• 1 to 1 1/2 pounds asparagus spears, washed, tough ends removed
  • 3 tablespoons olive oil, divided
  • 1 tablespoons butter
  • 1 clove garlic, minced
  • 1/4 cup slivered almonds, ground
  • 1/4 teaspoon salt
  • 1 teaspoon Italian seasoning blend
  • Splash of fresh lemon juice, about a teaspoon
  • Salt and freshly ground black pepper to taste
  • 4 eggs
  • 1 tablespoon white vinegar

Preheat oven to 425 degrees. Toss prepared asparagus spears with 2 tablespoons olive oil. Arrange asparagus spears in a single layer on a foil-lined baking sheet with sides. Sprinkle with salt and pepper. Roast in preheated oven for 10 to 14 minutes, until spears are fork tender. Remove from oven and set pan aside.

While asparagus is in the oven, make Toasted Almond Crumble by heating 1 tablespoon olive oil and 1 tablespoon butter in a small skillet. Add garlic, almonds, 1/4 teaspoon salt and Italian seasoning. Stir over medium heat until almonds are toasted. This will take just 2 or 3 minutes. Immediately transfer almond mixture to a small bowl. Add lemon juice and blend. Set aside.

Pull out a 9- or 10-inch pan with a lid. Add water to about 1/2-inch from top of pan. Add vinegar. Bring to a boil. Reduce heat. Break each egg into a custard cup, and slide into the water. When all the eggs are in the pan, use a spoon to scoop the whites close to the yolks, cover and set timer for 2 to 4 minutes, depending on how you want the yolk to be cooked.

Warm 4 plates in the oven while eggs are cooking. The oven should still be warm from the roasting asparagus.

Carefully transfer poached eggs to a paper towel to drain. Arrange 6 asparagus spears on each of 4 plates. Top with an egg. Sprinkle with Toasted Almond Crumble. Serve immediately (with whole grain toast that’s been cut with a heart-shaped cookie cutter to really make your diners smile). Makes 4 servings.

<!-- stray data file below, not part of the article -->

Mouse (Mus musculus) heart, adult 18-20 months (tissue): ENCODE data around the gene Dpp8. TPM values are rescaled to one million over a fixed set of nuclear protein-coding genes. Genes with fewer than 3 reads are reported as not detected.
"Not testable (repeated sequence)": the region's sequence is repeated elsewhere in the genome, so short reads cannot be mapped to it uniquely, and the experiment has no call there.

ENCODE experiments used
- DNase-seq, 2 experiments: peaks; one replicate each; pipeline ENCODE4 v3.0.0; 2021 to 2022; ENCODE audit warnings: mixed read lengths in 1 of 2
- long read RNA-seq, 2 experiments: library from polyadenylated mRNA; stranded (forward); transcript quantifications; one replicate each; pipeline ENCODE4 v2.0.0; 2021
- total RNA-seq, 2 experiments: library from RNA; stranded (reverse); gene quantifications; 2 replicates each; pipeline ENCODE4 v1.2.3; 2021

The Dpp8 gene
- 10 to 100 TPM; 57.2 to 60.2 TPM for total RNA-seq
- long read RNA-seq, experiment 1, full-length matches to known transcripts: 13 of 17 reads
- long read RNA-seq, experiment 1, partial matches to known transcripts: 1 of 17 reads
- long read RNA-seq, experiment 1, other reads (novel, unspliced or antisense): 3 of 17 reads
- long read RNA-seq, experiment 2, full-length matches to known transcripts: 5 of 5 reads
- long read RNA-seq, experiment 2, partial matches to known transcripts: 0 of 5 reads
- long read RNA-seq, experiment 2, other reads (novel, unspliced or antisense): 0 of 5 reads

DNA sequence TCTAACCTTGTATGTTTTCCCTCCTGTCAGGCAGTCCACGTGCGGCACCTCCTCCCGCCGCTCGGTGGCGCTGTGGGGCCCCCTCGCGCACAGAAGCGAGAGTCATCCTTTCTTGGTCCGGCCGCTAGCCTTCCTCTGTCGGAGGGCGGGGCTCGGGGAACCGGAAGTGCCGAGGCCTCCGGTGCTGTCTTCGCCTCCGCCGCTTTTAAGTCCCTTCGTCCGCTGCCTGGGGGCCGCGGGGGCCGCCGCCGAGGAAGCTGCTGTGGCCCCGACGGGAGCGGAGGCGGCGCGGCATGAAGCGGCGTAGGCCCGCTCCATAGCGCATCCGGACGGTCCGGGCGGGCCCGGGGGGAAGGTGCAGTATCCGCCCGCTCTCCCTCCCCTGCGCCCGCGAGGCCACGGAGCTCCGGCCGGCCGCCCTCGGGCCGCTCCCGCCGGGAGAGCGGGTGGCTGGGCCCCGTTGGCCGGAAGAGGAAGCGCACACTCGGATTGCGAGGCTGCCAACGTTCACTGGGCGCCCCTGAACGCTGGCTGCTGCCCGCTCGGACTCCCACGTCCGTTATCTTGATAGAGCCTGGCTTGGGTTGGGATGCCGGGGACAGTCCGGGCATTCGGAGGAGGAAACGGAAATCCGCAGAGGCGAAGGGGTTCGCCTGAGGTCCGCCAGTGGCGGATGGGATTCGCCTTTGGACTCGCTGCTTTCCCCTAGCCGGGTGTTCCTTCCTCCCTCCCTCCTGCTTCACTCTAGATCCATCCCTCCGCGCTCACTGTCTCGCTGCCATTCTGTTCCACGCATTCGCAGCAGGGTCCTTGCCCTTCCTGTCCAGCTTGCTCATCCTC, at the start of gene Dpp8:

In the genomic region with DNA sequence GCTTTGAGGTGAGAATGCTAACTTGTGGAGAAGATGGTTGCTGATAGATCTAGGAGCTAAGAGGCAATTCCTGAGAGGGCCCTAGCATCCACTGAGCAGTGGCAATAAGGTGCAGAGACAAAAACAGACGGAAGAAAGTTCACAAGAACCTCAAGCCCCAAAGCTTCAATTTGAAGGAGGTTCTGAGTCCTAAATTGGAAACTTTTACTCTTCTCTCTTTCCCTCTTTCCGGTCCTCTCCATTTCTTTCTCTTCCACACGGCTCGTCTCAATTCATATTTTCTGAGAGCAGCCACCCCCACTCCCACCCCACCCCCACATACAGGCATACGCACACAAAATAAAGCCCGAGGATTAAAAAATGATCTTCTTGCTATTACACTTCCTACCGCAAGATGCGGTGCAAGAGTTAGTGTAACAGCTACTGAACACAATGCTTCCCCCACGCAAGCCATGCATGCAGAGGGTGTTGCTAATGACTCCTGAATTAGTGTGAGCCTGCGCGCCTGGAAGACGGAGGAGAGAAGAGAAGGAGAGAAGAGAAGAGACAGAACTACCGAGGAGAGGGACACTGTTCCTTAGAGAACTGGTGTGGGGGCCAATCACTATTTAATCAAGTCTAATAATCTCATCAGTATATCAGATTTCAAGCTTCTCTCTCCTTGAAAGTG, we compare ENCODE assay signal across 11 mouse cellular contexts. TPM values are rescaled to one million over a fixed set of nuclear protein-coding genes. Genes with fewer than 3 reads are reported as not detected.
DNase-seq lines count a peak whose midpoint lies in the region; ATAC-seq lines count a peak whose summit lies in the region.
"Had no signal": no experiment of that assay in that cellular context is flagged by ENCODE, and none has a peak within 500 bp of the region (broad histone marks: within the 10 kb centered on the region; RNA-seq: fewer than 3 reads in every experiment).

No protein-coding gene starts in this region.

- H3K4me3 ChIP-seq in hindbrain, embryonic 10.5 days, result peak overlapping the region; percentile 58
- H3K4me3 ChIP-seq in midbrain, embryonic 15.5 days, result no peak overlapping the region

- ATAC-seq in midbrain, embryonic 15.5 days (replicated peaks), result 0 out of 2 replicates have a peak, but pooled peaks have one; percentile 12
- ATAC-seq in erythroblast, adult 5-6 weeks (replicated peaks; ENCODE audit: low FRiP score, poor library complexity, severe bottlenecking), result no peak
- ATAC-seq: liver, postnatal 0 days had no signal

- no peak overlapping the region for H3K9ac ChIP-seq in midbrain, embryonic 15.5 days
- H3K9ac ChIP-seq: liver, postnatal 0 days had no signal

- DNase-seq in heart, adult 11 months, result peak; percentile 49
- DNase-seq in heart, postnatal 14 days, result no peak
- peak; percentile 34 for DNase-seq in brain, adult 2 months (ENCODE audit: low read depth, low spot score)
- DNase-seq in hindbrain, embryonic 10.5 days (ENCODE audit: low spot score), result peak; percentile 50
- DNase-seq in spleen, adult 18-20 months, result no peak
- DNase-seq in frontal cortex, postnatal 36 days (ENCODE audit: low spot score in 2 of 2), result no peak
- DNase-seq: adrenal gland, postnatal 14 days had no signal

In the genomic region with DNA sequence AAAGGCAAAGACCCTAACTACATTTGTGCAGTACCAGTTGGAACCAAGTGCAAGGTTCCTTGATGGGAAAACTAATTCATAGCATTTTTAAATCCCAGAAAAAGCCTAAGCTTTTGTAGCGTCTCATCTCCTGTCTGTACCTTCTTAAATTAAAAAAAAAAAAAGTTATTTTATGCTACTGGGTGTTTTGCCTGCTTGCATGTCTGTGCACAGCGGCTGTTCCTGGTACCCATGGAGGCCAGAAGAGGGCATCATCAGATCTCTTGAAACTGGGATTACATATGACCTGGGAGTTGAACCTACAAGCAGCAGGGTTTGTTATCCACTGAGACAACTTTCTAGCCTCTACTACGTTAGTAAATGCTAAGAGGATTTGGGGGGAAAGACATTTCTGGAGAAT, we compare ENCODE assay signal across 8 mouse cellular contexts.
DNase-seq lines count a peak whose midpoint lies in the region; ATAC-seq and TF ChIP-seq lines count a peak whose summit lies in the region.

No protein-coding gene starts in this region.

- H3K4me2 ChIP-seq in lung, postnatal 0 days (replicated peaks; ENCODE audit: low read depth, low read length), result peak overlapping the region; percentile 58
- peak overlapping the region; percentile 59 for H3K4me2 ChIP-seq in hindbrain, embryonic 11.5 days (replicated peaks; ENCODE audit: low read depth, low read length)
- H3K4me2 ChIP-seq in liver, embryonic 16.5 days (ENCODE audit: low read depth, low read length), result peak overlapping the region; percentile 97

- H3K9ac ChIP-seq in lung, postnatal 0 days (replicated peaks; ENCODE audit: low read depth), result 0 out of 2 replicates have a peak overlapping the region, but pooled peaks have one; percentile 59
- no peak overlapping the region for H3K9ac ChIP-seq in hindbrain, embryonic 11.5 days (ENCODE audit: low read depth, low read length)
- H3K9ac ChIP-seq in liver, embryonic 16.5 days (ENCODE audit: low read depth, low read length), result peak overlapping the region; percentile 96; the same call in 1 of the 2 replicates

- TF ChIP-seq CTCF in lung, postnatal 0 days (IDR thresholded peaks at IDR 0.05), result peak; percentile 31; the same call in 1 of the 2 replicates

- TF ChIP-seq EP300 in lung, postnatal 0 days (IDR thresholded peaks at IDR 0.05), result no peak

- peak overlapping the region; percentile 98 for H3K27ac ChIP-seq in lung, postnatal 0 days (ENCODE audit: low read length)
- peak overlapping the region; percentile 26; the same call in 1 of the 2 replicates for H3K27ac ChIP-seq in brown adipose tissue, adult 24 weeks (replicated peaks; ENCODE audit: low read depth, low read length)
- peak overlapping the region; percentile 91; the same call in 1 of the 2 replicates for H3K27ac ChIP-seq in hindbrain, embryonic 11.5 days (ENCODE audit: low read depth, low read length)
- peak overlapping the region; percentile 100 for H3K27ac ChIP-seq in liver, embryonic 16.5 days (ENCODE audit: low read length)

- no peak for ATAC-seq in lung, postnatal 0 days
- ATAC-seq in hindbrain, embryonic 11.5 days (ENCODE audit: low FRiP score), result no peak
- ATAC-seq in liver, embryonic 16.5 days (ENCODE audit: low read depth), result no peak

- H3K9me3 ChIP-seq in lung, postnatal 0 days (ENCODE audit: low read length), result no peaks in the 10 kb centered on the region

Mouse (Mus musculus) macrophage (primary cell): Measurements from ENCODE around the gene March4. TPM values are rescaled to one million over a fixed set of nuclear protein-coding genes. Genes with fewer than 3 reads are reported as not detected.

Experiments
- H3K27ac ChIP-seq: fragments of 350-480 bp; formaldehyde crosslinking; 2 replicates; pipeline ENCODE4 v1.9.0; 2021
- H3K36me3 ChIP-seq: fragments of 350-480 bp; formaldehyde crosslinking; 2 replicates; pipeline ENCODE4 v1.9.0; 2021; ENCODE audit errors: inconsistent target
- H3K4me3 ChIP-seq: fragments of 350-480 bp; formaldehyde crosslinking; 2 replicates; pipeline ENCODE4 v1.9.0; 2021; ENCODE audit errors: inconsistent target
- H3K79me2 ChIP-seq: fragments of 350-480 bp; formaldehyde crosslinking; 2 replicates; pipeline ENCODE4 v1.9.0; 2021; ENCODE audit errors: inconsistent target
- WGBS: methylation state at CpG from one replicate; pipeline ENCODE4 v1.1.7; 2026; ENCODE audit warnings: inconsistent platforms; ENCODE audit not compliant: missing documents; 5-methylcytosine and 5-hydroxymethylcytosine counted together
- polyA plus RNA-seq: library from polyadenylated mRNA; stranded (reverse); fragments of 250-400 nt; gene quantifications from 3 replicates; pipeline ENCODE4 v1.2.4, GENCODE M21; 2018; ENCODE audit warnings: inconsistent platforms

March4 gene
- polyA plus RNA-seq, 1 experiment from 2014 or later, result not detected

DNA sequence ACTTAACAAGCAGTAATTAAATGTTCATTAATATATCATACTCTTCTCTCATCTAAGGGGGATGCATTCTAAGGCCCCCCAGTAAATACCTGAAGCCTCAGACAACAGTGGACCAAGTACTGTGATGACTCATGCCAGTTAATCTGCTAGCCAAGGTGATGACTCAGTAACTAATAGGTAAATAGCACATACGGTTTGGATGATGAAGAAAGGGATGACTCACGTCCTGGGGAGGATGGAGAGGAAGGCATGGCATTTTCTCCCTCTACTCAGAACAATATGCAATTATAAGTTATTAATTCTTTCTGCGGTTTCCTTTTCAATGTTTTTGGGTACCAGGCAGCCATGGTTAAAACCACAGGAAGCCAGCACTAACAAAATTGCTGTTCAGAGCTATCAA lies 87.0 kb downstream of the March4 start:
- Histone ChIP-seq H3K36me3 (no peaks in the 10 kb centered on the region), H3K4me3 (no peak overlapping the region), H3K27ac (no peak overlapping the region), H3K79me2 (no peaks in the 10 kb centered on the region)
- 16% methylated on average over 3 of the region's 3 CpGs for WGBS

Tip from the cook

When you’re shopping for Italian seasoning, look for a blend that does not include salt. This allows you to control the amount of salt used in your dish. I buy a blend that my Italian friend, Carmela, mixes and sells. Carmela’s Condimento is fragrant with dried basil, garlic, parsley, oregano and crushed red pepper. I’ll bet she’d send you a bag. Go to her blog and you can contact her: Carmels’s Cucina.

 

 

 

 

 

 

 

 

 

3 thoughts on “Asparagus for breakfast? Why not?

  1. I’ve been serving asparagus in breakfast dishes for years. Anyone daunted by roasting and poaching might enjoy this instead: Lightly saute or steam the asparagus, which can then be chopped and added to scrambled eggs or an omelet with all your favorite fixings.

  2. It’s hard to go wrong with asparagus, isn’t it Crys? Well, unless you over do it and turn the spears to mush. Chopped and added to scrambled eggs or omelet — asparagus-breakfast heaven!

  3. I’m printing out this recipe. It looks fabulous. I used to rent a house in Duluth where the former owner had planted several beds of asparagus, and oh, how I miss that stuff. I couldn’t wait for it to shoot up each spring. Nothing I ever bought in a grocery store tasted as good as that asparagus.

Leave a Reply

Your email address will not be published. Required fields are marked *

*

You may use these HTML tags and attributes: <a href="" title=""> <abbr title=""> <acronym title=""> <b> <blockquote cite=""> <cite> <code> <del datetime=""> <em> <i> <q cite=""> <strike> <strong>